Stopping Your Trailer with Supplementary Brakes
Lugging a trailer behind you will obviously add to the overall weight of the tow vehicle. That's why the tow vehicle responds more slowly to acceleration and deceleration. The extra weight also means that your vehicle's brake pads will wear out faster (because of the additional force required to stop). Many people solve this problem by equipping their trailers with an independent electronic braking system. In these systems, the trailer's brakes are coupled electrically to those of the tow vehicle and respond simultaneously. Trailer braking systems come in three different types; each type operates on a different principle:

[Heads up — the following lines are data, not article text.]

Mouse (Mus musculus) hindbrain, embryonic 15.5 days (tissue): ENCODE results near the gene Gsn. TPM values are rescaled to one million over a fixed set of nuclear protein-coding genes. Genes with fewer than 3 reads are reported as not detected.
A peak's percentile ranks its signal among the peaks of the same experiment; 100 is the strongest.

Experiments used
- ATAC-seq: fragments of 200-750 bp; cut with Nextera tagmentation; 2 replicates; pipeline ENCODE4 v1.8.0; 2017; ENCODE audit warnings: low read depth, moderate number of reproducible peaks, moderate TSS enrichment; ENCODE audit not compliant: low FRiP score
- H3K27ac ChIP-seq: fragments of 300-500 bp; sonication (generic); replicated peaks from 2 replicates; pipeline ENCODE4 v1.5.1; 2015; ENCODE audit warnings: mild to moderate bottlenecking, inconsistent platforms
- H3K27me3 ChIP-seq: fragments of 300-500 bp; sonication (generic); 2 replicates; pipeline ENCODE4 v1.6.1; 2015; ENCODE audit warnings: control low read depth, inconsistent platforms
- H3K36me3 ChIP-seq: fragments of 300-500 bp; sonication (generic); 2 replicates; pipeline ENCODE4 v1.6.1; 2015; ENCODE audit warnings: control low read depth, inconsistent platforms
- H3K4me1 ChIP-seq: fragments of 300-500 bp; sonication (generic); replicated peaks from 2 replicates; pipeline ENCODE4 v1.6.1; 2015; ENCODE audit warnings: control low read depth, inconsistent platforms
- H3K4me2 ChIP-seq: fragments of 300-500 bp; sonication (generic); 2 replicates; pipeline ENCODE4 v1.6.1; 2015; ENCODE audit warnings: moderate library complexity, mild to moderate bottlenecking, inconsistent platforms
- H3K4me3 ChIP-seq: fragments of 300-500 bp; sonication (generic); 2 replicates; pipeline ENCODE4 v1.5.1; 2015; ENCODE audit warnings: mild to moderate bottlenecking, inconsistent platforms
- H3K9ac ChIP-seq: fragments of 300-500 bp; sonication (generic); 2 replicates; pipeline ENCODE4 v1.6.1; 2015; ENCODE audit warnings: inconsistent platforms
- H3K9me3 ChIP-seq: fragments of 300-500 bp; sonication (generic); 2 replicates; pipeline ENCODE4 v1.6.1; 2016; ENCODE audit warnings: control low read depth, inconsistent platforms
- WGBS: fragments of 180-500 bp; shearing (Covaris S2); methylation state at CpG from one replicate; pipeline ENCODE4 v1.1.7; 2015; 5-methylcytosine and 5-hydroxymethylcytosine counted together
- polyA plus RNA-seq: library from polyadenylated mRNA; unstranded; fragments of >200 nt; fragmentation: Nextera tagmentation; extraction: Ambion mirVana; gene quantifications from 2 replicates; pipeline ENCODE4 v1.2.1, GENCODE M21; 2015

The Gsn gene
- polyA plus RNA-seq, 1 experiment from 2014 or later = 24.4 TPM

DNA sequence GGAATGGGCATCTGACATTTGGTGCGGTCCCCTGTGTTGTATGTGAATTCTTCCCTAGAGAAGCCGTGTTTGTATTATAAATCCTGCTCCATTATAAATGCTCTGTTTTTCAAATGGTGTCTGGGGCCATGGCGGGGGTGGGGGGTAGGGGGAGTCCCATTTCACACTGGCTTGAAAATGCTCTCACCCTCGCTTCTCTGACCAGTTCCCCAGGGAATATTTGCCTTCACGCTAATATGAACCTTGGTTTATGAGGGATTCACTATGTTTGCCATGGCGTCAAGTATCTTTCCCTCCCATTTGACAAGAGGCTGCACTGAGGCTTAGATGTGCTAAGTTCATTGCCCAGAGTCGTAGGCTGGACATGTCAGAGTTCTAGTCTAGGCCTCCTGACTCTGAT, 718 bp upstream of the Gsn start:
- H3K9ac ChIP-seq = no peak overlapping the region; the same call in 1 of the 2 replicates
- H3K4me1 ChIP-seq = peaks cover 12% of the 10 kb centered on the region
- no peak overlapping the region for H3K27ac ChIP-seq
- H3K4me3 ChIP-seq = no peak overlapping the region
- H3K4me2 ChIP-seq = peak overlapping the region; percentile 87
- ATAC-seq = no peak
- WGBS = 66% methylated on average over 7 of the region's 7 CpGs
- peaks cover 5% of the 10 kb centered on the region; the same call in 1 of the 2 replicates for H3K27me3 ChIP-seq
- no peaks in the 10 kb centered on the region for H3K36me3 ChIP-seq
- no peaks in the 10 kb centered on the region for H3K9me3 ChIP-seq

- Timed controls apply a fixed amount of braking over time.
- Inertia controls apply a fixed rate, but with override controls for high-speed stops.
- Proportional controls apply the same amount of force to the trailer as the tow vehicle's brakes apply to the tow vehicle.
You can install the controls for the electronic braking system in the tow vehicle.
At last you've arrived at the No. 1 towing accessory on our list. Read about it next.